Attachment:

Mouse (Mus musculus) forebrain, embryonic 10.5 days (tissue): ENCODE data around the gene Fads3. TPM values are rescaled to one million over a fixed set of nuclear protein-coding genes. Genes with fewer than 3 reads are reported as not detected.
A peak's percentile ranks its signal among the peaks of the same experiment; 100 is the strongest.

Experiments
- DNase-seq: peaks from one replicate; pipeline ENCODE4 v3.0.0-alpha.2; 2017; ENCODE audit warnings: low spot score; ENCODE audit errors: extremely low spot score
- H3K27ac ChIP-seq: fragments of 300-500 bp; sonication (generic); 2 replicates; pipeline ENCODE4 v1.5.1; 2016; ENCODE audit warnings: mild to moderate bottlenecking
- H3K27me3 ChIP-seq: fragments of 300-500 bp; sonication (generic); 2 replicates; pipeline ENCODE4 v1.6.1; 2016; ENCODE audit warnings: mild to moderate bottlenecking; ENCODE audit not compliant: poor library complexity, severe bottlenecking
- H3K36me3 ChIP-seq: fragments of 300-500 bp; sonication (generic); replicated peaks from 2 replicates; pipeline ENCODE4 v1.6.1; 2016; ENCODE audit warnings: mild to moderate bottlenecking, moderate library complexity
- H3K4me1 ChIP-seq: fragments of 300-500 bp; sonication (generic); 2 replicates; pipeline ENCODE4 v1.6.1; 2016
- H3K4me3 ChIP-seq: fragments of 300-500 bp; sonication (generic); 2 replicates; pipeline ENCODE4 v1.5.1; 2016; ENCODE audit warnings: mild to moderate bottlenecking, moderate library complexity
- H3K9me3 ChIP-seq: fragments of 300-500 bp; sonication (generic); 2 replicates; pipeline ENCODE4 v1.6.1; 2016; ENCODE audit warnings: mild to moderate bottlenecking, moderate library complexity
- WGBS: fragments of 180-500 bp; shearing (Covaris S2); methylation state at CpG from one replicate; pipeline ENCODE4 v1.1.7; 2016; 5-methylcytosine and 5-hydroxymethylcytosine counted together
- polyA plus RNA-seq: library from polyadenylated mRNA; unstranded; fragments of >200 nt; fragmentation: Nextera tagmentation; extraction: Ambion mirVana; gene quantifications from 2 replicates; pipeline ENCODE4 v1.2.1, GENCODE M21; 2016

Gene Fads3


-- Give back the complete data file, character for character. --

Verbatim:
Mouse (Mus musculus) forebrain, embryonic 10.5 days (tissue): ENCODE data around the gene Fads3. TPM values are rescaled to one million over a fixed set of nuclear protein-coding genes. Genes with fewer than 3 reads are reported as not detected.
A peak's percentile ranks its signal among the peaks of the same experiment; 100 is the strongest.

Experiments
- DNase-seq: peaks from one replicate; pipeline ENCODE4 v3.0.0-alpha.2; 2017; ENCODE audit warnings: low spot score; ENCODE audit errors: extremely low spot score
- H3K27ac ChIP-seq: fragments of 300-500 bp; sonication (generic); 2 replicates; pipeline ENCODE4 v1.5.1; 2016; ENCODE audit warnings: mild to moderate bottlenecking
- H3K27me3 ChIP-seq: fragments of 300-500 bp; sonication (generic); 2 replicates; pipeline ENCODE4 v1.6.1; 2016; ENCODE audit warnings: mild to moderate bottlenecking; ENCODE audit not compliant: poor library complexity, severe bottlenecking
- H3K36me3 ChIP-seq: fragments of 300-500 bp; sonication (generic); replicated peaks from 2 replicates; pipeline ENCODE4 v1.6.1; 2016; ENCODE audit warnings: mild to moderate bottlenecking, moderate library complexity
- H3K4me1 ChIP-seq: fragments of 300-500 bp; sonication (generic); 2 replicates; pipeline ENCODE4 v1.6.1; 2016
- H3K4me3 ChIP-seq: fragments of 300-500 bp; sonication (generic); 2 replicates; pipeline ENCODE4 v1.5.1; 2016; ENCODE audit warnings: mild to moderate bottlenecking, moderate library complexity
- H3K9me3 ChIP-seq: fragments of 300-500 bp; sonication (generic); 2 replicates; pipeline ENCODE4 v1.6.1; 2016; ENCODE audit warnings: mild to moderate bottlenecking, moderate library complexity
- WGBS: fragments of 180-500 bp; shearing (Covaris S2); methylation state at CpG from one replicate; pipeline ENCODE4 v1.1.7; 2016; 5-methylcytosine and 5-hydroxymethylcytosine counted together
- polyA plus RNA-seq: library from polyadenylated mRNA; unstranded; fragments of >200 nt; fragmentation: Nextera tagmentation; extraction: Ambion mirVana; gene quantifications from 2 replicates; pipeline ENCODE4 v1.2.1, GENCODE M21; 2016

Gene Fads3